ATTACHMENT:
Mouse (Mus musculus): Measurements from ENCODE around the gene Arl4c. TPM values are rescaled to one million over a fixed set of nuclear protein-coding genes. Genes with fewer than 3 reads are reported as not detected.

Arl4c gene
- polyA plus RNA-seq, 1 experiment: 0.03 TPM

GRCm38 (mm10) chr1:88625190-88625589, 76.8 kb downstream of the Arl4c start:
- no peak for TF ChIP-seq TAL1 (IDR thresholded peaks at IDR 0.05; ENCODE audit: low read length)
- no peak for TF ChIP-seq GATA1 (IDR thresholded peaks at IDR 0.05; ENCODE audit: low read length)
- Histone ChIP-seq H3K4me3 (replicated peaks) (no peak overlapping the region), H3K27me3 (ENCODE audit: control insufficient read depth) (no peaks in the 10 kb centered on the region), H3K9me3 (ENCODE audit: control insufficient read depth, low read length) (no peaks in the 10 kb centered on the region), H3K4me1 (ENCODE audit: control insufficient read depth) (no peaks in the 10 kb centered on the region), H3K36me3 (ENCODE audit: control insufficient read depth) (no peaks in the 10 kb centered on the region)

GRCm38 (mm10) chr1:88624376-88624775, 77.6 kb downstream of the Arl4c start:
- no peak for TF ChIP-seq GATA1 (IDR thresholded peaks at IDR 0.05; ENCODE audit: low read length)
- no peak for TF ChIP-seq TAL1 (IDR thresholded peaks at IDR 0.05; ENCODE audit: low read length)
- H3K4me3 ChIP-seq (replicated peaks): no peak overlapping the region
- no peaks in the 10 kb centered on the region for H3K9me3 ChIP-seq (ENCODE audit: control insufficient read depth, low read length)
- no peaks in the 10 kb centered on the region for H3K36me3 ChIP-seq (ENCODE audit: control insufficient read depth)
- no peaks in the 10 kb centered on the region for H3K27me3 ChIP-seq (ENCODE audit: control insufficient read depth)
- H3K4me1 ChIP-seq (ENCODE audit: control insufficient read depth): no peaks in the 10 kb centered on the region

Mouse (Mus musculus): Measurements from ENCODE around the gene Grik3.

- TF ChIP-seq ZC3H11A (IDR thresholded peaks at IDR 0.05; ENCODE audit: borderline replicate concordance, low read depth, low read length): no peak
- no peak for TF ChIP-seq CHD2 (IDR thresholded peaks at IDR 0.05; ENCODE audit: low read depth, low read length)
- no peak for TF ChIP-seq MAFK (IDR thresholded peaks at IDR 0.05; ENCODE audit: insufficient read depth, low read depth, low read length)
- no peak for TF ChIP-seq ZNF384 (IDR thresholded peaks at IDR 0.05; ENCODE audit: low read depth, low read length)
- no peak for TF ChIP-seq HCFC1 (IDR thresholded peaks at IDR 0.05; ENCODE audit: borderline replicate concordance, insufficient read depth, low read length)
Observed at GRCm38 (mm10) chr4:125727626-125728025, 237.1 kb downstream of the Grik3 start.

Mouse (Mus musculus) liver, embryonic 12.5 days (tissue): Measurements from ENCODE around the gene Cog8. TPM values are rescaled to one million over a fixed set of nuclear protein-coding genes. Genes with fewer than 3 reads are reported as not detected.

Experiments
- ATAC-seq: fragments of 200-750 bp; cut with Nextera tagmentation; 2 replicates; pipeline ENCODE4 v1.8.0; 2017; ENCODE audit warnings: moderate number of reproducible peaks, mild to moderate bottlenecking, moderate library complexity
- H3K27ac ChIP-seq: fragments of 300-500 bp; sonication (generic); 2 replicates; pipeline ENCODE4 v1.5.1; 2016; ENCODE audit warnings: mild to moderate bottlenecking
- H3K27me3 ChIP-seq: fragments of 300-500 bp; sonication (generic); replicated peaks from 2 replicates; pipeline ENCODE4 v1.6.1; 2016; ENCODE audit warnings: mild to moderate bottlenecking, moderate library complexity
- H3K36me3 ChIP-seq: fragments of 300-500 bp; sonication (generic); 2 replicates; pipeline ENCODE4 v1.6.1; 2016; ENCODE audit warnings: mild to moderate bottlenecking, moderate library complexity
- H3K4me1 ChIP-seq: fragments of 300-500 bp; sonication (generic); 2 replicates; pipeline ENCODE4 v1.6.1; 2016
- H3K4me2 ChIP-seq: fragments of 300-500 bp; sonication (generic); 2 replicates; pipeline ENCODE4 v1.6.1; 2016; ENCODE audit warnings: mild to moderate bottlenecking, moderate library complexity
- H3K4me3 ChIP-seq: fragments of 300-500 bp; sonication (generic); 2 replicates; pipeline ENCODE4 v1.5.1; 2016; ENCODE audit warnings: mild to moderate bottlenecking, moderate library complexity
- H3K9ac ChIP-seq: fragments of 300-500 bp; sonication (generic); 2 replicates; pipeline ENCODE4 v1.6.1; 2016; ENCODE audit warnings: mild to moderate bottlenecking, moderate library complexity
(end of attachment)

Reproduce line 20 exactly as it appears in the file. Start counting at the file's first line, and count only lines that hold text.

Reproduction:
- no peak for TF ChIP-seq ZNF384 (IDR thresholded peaks at IDR 0.05; ENCODE audit: low read depth, low read length)